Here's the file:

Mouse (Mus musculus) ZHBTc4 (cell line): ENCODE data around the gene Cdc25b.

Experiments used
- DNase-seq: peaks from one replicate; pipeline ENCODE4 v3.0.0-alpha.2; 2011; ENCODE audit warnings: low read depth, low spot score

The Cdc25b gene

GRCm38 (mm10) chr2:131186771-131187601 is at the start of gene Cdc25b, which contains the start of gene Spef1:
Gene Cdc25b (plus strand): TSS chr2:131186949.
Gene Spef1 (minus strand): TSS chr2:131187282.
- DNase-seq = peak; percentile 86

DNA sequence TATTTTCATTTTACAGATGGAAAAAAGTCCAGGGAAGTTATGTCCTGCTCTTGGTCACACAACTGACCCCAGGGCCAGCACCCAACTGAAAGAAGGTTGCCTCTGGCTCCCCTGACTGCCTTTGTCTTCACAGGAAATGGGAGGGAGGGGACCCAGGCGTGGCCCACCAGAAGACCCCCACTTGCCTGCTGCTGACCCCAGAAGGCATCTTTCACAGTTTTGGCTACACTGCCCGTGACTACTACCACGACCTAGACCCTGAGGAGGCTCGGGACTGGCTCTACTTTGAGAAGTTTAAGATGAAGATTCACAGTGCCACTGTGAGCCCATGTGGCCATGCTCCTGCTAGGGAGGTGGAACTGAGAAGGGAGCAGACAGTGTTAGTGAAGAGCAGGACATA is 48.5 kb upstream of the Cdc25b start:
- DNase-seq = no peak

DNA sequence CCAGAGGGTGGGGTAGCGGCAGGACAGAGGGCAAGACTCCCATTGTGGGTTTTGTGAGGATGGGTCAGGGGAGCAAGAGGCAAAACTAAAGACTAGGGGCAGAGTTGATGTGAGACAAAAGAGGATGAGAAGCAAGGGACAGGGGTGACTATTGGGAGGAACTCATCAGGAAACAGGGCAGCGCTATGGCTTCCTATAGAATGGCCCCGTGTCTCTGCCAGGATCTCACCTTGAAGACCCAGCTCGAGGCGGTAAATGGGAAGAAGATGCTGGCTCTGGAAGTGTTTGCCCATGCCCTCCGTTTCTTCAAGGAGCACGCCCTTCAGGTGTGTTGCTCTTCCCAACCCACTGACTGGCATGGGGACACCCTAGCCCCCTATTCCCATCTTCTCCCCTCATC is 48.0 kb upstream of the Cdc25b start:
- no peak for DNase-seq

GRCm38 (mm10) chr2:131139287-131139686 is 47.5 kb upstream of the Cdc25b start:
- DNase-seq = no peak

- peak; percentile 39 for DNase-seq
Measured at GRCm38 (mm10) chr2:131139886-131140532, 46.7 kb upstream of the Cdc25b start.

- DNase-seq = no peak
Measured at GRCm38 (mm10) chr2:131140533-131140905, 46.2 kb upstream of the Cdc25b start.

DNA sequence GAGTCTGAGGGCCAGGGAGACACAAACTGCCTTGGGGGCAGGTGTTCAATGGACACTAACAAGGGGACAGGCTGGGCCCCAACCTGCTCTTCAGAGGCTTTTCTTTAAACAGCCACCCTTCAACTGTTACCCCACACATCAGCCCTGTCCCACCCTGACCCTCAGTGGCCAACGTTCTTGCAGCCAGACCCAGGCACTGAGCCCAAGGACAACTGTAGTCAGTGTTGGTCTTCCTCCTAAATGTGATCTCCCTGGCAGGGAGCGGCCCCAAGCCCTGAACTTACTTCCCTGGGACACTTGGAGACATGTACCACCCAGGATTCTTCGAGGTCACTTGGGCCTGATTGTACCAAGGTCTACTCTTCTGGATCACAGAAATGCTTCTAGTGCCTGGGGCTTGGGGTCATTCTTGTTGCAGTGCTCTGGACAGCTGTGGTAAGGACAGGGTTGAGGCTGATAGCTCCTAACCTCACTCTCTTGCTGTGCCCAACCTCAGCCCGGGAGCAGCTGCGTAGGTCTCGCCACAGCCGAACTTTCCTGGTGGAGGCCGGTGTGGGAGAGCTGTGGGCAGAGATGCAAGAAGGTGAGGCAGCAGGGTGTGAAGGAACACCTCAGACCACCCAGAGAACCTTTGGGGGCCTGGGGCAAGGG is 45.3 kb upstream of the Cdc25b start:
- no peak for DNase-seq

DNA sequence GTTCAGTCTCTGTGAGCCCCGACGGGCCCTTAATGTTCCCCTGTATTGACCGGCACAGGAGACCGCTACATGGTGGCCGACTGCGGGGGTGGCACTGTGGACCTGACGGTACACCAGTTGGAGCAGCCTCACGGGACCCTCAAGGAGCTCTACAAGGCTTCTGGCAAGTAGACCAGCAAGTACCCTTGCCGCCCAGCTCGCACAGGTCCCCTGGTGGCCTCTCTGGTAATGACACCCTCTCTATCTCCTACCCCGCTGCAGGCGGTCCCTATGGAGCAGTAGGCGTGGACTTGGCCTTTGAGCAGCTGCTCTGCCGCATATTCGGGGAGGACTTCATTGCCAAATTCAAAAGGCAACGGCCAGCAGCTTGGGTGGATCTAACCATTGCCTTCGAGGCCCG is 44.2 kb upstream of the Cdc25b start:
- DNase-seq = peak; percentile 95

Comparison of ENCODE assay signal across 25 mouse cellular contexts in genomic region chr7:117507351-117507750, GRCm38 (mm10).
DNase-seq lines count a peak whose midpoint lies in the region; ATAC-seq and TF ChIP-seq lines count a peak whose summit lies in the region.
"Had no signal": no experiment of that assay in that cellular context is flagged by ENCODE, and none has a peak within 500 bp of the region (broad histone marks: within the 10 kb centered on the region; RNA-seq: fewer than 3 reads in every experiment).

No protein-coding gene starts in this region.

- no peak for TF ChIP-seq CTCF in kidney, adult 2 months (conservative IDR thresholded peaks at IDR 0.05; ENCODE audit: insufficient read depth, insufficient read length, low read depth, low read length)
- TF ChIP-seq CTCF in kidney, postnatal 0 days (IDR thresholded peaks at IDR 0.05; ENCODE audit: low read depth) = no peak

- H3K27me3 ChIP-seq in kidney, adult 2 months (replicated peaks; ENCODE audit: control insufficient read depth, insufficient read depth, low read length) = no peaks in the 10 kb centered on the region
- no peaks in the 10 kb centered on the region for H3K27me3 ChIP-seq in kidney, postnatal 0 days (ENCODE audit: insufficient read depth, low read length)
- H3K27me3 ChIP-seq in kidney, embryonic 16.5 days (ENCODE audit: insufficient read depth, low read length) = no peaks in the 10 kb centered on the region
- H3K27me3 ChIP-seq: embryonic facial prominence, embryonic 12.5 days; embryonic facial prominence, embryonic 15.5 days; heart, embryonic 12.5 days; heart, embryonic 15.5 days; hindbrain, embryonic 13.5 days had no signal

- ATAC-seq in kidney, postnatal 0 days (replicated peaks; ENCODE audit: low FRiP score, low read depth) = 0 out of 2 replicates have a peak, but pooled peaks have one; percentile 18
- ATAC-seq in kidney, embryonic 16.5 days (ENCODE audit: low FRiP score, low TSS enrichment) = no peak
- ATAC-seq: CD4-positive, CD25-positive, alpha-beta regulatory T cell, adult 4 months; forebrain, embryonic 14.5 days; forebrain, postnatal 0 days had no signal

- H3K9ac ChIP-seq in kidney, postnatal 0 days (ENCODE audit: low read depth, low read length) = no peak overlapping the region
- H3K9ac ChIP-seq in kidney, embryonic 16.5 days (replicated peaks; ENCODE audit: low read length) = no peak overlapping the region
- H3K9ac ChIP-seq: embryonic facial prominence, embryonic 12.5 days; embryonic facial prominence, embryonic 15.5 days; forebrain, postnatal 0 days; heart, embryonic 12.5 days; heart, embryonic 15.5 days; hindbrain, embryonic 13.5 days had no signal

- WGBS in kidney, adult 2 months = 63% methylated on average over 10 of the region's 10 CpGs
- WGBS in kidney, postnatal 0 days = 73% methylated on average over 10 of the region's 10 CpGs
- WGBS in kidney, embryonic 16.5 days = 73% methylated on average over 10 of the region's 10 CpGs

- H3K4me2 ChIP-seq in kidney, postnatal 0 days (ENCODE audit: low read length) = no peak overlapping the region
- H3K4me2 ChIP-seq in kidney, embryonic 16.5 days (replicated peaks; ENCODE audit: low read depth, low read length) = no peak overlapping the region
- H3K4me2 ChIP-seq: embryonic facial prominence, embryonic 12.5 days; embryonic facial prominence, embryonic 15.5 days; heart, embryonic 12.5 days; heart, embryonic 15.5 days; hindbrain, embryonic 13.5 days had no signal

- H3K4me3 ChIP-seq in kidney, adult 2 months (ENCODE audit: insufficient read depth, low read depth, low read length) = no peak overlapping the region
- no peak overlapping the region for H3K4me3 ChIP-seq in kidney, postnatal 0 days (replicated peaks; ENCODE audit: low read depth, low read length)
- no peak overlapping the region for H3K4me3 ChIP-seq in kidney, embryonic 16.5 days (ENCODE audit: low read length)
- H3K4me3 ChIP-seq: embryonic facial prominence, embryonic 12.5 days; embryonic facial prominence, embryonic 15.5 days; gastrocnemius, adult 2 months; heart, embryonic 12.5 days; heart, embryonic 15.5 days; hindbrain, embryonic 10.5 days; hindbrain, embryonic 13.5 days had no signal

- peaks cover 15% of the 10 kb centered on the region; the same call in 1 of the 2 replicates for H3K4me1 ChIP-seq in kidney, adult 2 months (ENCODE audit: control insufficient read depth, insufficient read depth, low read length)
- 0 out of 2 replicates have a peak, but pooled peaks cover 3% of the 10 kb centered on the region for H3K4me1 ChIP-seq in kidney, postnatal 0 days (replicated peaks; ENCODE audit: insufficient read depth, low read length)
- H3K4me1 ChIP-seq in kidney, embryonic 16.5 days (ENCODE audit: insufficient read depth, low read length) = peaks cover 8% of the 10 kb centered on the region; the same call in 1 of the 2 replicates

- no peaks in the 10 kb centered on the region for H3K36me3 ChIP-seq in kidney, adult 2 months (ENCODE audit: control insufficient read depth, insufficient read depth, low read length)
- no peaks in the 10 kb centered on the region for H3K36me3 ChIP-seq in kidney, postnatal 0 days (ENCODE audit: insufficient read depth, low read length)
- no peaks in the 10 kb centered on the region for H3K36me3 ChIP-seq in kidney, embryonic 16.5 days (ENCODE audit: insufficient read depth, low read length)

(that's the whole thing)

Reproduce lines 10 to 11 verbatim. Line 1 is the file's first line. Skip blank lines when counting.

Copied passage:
- DNase-seq = no peak

DNA sequence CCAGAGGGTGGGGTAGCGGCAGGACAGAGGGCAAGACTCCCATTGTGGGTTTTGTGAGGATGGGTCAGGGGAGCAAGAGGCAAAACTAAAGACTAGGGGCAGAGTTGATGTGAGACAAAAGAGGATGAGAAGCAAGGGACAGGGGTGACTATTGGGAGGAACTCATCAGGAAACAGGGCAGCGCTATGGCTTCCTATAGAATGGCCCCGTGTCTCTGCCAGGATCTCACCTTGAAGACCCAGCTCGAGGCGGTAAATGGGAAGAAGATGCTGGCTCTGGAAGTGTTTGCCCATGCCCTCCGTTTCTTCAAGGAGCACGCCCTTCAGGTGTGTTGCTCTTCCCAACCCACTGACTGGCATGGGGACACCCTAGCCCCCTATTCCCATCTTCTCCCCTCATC is 48.0 kb upstream of the Cdc25b start: